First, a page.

- Ancestry.com’s ProGenealogists – this link will take you to their free estimate page. If you’re on Ancestry.com, this is their group of genealogists – who are experts in using that system. I found several of their researchers on the APG website.
- Association of Professional Genealogists – this link takes you to their current directory of professional genealogists. Here are some of the association’s professional genealogists who were kind enough to provide quotes and other information.
- Marina Brizhatova – this link will take you to her APG profile page and this link takes you to her website. Genealogical records in Russia have yet to be digitized, so hiring a genealogist is a great way to get access to records – without having to travel there yourself.
- Hollander-Waas Jewish Heritage Services – this link will take you to their services page. Working with New York-and-Israel based Hollander-Waas gives you access to their whole team of expert genealogists (a team of 2) who specialize in Jewish genealogy. Having offices in both New York and Israel is a unique advantage – it gives their clients access to all American-based archives and the Central Archives for the History of the Jewish People. I was impressed with their forthrightness, speedy responses, and kindness in replying to my inquiries.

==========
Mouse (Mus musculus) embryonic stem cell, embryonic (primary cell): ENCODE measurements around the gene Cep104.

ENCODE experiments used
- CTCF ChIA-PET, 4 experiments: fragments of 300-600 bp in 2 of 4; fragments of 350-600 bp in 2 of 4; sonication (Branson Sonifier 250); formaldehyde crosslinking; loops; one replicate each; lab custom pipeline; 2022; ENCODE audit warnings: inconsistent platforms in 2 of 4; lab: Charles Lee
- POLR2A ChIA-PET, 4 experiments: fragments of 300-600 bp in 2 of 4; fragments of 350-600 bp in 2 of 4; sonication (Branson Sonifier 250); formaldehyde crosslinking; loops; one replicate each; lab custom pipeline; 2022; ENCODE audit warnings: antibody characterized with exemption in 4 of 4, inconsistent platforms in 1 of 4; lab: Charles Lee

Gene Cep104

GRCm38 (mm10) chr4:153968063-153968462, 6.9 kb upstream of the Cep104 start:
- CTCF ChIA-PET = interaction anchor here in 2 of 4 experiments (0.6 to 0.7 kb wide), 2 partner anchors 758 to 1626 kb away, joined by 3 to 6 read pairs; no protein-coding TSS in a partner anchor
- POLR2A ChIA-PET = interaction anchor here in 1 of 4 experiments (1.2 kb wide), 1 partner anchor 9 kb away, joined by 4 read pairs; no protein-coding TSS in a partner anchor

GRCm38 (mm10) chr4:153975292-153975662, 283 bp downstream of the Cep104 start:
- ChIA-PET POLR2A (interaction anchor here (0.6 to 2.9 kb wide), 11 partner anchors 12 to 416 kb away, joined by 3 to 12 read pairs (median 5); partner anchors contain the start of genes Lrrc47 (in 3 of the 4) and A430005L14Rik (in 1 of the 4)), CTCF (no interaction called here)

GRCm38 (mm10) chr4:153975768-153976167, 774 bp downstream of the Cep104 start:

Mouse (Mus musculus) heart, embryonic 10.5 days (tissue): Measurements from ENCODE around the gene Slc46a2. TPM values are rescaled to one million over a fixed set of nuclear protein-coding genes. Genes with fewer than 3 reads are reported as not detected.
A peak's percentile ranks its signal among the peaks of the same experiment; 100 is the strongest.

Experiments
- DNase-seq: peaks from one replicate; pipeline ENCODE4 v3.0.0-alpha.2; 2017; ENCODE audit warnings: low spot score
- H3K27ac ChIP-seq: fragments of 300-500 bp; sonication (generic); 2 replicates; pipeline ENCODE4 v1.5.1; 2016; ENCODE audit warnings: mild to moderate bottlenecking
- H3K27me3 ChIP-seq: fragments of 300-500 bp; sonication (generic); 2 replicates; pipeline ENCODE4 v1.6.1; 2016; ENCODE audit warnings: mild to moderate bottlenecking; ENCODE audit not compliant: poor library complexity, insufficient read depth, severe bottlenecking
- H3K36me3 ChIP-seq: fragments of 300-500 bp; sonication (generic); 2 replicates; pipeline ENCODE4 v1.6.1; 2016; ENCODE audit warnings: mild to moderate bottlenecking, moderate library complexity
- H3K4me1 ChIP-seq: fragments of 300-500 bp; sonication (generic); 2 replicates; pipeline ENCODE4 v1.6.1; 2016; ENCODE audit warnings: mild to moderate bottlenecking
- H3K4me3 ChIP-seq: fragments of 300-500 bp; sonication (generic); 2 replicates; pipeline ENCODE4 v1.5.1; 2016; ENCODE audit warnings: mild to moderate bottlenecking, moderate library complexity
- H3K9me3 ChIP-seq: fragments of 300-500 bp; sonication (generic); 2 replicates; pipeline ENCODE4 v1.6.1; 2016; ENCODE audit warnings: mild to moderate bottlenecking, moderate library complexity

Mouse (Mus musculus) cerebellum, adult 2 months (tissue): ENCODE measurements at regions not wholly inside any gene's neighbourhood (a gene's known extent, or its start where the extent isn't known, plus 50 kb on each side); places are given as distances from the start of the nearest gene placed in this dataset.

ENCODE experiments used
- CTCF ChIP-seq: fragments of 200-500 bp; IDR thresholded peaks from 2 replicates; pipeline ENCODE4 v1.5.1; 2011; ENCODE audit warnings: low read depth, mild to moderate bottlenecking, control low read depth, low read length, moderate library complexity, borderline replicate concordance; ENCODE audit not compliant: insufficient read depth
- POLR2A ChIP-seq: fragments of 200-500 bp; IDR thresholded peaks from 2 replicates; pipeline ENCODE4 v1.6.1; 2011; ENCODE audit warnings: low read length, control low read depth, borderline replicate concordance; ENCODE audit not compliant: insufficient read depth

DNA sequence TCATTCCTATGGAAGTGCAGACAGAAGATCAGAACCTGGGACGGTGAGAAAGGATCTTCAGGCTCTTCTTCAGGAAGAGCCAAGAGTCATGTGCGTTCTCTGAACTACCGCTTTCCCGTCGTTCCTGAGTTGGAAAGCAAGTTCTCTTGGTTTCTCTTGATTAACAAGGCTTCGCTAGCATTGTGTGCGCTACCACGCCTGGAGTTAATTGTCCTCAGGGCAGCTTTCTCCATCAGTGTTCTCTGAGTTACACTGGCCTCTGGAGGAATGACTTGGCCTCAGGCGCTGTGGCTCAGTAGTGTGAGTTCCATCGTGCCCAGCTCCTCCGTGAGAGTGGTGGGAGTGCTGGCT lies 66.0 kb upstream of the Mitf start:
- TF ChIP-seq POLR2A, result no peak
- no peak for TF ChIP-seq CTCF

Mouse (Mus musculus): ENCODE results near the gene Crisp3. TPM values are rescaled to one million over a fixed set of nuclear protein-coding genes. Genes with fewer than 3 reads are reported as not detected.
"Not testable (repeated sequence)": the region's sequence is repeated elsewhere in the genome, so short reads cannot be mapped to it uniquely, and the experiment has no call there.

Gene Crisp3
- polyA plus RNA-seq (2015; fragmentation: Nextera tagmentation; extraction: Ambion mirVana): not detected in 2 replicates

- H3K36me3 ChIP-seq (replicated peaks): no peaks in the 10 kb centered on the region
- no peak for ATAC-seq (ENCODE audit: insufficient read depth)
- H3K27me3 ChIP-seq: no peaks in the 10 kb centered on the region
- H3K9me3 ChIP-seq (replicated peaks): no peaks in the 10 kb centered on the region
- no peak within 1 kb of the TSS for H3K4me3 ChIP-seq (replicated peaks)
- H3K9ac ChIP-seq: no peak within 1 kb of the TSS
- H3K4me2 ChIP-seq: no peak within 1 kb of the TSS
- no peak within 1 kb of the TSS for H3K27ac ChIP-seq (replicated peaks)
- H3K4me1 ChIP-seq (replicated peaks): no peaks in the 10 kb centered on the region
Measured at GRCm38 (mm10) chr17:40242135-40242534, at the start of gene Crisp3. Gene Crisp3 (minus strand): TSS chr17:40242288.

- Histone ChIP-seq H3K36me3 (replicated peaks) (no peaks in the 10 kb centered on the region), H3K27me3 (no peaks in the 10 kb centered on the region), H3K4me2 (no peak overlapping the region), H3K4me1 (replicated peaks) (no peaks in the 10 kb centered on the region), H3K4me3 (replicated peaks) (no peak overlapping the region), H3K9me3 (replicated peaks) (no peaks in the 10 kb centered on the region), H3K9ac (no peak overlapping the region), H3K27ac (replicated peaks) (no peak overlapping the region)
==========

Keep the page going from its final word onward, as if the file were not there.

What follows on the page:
- Ellen Kowitt – this link takes you to Ellen’s website. Rush fees are an option if you’d like to get ahead of the 1-2 month wait time for her services.
- Debbie Soren – this link will take you to her APG profile page. Her “Genealogy by Gene’s Daughter” focuses on family history but she has research specialties in emigration and immigration, naturalization, and Jewish genealogy. She’s well-versed in genealogical research in these areas: Midwest US, general USA, Belarus, Lithuania, Norway, and Ukraine.
- Kirill Chashchin of RusGen Project – this link takes you to his blog and this link takes you to his very reasonably priced translation services of genealogical documents. Kirill specializes in European, Russian, and church records (Greek Orthodox, Greek Catholic, and Russian Orthodox).
- Legacy Tree Genealogists – this link is to their services page. This Utah-based company has a global genealogical team, so they’ve got quite the ability to help pretty much everyone. I did find several of their researchers are listed on the APG website, too.